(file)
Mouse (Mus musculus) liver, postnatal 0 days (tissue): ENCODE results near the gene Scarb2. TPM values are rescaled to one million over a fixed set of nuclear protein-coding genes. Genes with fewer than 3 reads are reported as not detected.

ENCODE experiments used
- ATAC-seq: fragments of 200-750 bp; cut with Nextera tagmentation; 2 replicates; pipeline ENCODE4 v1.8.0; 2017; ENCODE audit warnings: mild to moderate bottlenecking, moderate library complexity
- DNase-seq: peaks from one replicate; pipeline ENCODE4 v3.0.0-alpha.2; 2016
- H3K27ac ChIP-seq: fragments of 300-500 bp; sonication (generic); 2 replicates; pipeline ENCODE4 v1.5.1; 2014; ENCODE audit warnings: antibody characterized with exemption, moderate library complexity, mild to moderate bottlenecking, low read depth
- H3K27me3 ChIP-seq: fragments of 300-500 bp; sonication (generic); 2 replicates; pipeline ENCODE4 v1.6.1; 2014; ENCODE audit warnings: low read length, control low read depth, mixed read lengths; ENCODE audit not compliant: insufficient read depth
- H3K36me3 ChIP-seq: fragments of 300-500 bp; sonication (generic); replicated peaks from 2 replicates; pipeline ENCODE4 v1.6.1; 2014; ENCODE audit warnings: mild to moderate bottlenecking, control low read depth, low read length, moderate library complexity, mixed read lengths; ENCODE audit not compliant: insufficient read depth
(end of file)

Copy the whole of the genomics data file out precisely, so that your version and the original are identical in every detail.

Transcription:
Mouse (Mus musculus) liver, postnatal 0 days (tissue): ENCODE results near the gene Scarb2. TPM values are rescaled to one million over a fixed set of nuclear protein-coding genes. Genes with fewer than 3 reads are reported as not detected.

ENCODE experiments used
- ATAC-seq: fragments of 200-750 bp; cut with Nextera tagmentation; 2 replicates; pipeline ENCODE4 v1.8.0; 2017; ENCODE audit warnings: mild to moderate bottlenecking, moderate library complexity
- DNase-seq: peaks from one replicate; pipeline ENCODE4 v3.0.0-alpha.2; 2016
- H3K27ac ChIP-seq: fragments of 300-500 bp; sonication (generic); 2 replicates; pipeline ENCODE4 v1.5.1; 2014; ENCODE audit warnings: antibody characterized with exemption, moderate library complexity, mild to moderate bottlenecking, low read depth
- H3K27me3 ChIP-seq: fragments of 300-500 bp; sonication (generic); 2 replicates; pipeline ENCODE4 v1.6.1; 2014; ENCODE audit warnings: low read length, control low read depth, mixed read lengths; ENCODE audit not compliant: insufficient read depth
- H3K36me3 ChIP-seq: fragments of 300-500 bp; sonication (generic); replicated peaks from 2 replicates; pipeline ENCODE4 v1.6.1; 2014; ENCODE audit warnings: mild to moderate bottlenecking, control low read depth, low read length, moderate library complexity, mixed read lengths; ENCODE audit not compliant: insufficient read depth